Words are very powerful, because they paint pictures in people’s minds that are very hard to move. It is important that we use them correctly.
Many will have heard me illustrate this point with the example of the 70s “oil crisis” when the people governing Toronto, with very good intentions, asked all the people of the city to turn off their office lights when they went home in order to save energy and reduce the extent of the crisis.
The problem was that there was no energy crisis, there was an oil crisis and the media had just used the wrong word.
During the nighttime, all the electricity that powered those lights would have come from nuclear and hydro, of which there was no shortage, so there was never any way turning off the lights could have helped save oil.
But unfortunately, a lot of the heating was oil-fired, and with the lights (at the time mostly incandescent) no longer contributing any heat the oil-fired heating consumed more oil than if the request to save energy had not been made.
This poor decision was a direct result of the word energy being used incorrectly.
Today we see the same mistakes being made because of misunderstandings about the word “renewable”. Somehow “renewable” has become synonymous with “good” and the assumption is made that something that is renewable must be environmentally friendly. With climate change being most people’s biggest environmental concern there is also the assumption that it must be emissions-free.
And while none of these things are necessarily true, people act as if they are and as a result, we see biomass, a renewable, being used as a way to combat greenhouse gas emissions and the US cutting down trees for the UK to burn in electricity production! At each stage this is worse for the environment than burning the coal that it replaces! Additionally these “renewables” may cause harms through resource extraction, pollution and habitat destruction that are glossed over by their label.
Renewability is often a very helpful feature. It just isn’t always. It may be a path to our objective, but it is not the objective itself.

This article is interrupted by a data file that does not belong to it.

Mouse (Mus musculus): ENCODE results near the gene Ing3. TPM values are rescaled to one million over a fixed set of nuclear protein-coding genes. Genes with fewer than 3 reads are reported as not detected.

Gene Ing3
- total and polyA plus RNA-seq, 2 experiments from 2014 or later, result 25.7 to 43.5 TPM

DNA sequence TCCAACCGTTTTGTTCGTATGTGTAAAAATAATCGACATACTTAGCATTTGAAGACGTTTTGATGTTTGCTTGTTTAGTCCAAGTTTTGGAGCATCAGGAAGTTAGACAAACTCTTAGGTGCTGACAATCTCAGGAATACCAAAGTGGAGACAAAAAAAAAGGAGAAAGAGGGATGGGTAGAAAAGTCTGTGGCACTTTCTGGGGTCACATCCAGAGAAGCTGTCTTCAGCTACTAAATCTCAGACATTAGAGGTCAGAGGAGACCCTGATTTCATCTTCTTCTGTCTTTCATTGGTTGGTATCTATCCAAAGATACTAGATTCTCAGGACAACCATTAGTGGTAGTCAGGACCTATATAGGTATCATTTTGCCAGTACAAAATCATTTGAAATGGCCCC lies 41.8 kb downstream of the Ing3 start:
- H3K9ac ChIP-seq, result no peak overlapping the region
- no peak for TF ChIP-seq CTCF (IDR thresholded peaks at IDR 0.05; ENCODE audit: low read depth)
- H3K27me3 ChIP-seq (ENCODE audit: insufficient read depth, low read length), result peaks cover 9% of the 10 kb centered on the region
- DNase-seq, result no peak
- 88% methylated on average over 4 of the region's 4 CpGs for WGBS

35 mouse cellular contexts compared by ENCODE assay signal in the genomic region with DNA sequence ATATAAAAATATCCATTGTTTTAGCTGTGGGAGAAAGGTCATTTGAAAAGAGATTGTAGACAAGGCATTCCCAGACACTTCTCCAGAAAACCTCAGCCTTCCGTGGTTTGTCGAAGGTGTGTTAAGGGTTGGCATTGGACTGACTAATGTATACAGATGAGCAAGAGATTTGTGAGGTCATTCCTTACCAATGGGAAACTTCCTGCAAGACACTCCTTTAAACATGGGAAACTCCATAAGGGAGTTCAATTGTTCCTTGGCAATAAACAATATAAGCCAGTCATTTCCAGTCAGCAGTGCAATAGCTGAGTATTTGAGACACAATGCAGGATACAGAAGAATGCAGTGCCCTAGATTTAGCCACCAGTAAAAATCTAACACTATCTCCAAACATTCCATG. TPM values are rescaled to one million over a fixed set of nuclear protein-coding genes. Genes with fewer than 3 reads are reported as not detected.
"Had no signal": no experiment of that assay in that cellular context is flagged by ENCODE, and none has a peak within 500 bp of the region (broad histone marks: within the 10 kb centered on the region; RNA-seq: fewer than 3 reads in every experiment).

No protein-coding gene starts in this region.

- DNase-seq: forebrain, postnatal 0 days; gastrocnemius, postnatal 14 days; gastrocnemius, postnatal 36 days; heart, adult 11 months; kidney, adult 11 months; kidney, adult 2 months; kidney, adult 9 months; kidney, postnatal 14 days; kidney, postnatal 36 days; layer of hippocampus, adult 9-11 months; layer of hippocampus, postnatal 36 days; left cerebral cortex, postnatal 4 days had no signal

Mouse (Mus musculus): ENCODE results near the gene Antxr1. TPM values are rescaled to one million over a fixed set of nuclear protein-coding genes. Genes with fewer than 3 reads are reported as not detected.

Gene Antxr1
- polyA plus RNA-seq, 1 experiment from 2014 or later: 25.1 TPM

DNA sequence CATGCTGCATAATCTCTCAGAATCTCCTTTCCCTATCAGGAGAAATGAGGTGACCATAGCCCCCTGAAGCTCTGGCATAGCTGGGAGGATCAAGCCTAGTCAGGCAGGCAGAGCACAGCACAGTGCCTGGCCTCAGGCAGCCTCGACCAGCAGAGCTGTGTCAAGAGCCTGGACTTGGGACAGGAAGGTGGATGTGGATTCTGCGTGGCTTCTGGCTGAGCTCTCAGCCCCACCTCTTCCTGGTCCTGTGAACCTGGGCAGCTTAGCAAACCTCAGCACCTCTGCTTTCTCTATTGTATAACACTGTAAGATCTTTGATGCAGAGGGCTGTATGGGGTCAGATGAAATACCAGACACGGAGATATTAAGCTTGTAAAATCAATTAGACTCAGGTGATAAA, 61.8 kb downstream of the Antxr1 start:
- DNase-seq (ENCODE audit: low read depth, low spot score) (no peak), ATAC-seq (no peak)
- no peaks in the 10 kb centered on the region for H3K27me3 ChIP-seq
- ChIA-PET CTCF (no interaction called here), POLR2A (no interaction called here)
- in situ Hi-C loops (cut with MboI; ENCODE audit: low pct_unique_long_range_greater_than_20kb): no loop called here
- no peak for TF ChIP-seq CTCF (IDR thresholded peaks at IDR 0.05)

A more subtle consequence is that the wide umbrella of the term renewable allows wind and solar to lump themselves in with hydro and gain the benefit of being perceived as being like hydro. One example of this has been the way that Costa Rica’s entirely renewable power system has been used by some people to imply that wind and solar because they are renewable can run entire power systems. Costa Rica’s power system is largely hydro and the fact that it is 100% renewable says nothing whatsoever about the ability of wind and solar to create a stable grid. It is a deception enabled by the word “renewable” and it has contributed to some very poor decision-making.
Wind and solar are not like hydro in one very important way and that is that they are not under mankind’s control. They come and go as the weather pleases. As a result their defining feature places them in a different group to hydro. And as category names should describe the defining feature of the category I increasingly refer to wind and as the “unreliables” and not as renewables.
Being unreliable does not mean something does not have value. The country in which I was born (England) is famous for having made some of the world’s most desirable sports cars. They were absolutely fabulous for zooming through the countryside on a sunny summer afternoon but could not be relied on to get you to work in the winter. Similarly, the unreliables, appropriately deployed for power production, undoubtedly contribute to our net zero ambitions, some of the time.
The simple act of redefining wind and solar as unreliable could significantly improve energy decision making by immediately reminding people of the real issue rather than distracting them with a category that does nothing to define the key characteristic of the group.